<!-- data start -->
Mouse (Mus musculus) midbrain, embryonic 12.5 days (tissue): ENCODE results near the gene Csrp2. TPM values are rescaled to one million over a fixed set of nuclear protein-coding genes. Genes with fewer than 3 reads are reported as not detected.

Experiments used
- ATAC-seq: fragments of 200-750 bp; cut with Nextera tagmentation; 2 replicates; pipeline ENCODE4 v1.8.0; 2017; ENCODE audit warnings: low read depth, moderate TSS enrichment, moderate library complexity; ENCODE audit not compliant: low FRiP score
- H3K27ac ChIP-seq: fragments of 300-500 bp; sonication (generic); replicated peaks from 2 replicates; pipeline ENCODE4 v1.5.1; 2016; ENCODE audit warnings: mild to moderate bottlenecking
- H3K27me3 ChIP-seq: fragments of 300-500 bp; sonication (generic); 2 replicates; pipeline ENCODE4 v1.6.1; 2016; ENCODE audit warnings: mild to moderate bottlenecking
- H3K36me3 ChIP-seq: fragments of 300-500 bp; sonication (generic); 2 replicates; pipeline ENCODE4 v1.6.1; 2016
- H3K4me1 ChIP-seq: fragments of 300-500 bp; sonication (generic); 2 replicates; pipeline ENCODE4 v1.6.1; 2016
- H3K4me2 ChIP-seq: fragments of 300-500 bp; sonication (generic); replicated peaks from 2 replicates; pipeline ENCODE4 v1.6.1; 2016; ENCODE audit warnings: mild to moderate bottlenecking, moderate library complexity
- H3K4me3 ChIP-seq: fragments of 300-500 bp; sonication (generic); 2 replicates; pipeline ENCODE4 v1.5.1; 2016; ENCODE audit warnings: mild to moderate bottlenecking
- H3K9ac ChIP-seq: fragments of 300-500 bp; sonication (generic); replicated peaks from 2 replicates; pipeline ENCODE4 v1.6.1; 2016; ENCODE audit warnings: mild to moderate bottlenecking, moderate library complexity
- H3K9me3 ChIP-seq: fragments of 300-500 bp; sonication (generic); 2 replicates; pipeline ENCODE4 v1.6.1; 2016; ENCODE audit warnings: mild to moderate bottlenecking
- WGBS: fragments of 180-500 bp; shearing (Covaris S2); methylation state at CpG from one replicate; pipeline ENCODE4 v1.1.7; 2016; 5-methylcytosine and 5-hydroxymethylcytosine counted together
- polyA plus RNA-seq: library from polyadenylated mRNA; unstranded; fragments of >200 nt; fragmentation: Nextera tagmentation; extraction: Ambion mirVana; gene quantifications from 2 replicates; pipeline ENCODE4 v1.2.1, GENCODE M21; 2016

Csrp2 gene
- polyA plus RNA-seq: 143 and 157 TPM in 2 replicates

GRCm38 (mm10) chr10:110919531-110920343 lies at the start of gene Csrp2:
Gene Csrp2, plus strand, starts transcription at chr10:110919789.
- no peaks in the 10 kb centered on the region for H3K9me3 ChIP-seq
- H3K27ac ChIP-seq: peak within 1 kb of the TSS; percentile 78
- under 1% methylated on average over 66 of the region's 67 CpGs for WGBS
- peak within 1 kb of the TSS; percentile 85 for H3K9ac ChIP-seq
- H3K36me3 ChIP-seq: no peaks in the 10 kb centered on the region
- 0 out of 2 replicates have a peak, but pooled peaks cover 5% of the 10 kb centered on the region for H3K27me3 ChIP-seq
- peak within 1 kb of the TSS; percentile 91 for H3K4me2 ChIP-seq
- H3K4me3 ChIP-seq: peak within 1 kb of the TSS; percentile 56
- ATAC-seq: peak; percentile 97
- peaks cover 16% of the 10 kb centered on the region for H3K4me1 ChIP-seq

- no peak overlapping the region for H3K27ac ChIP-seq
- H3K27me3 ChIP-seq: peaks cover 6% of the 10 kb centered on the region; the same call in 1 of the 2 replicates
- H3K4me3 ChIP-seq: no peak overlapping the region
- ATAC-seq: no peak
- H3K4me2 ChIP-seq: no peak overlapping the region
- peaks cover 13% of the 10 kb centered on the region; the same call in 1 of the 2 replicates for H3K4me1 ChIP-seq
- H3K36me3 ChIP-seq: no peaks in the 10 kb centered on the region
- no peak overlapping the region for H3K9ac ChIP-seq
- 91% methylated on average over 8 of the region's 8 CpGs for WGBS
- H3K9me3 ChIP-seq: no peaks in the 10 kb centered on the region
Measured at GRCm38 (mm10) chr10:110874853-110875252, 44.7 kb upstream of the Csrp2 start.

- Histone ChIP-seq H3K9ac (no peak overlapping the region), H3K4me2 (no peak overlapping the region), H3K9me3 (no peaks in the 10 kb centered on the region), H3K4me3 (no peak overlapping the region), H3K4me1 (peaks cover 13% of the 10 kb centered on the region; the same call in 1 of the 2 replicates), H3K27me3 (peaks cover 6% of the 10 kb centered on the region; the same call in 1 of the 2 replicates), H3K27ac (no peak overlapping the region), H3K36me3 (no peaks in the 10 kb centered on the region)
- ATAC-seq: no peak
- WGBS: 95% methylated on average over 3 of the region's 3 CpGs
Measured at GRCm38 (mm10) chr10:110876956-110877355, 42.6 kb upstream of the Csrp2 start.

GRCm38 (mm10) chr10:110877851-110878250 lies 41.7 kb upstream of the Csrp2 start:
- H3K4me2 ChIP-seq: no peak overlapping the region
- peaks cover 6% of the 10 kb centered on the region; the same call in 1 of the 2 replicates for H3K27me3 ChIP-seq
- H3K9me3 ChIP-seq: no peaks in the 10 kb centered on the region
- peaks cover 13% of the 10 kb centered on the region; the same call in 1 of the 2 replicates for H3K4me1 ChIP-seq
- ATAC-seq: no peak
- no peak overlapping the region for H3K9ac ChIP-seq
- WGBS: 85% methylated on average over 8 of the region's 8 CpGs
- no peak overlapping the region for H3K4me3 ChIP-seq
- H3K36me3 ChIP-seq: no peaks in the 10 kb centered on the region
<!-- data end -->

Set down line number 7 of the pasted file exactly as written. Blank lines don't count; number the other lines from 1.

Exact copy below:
- H3K4me1 ChIP-seq: fragments of 300-500 bp; sonication (generic); 2 replicates; pipeline ENCODE4 v1.6.1; 2016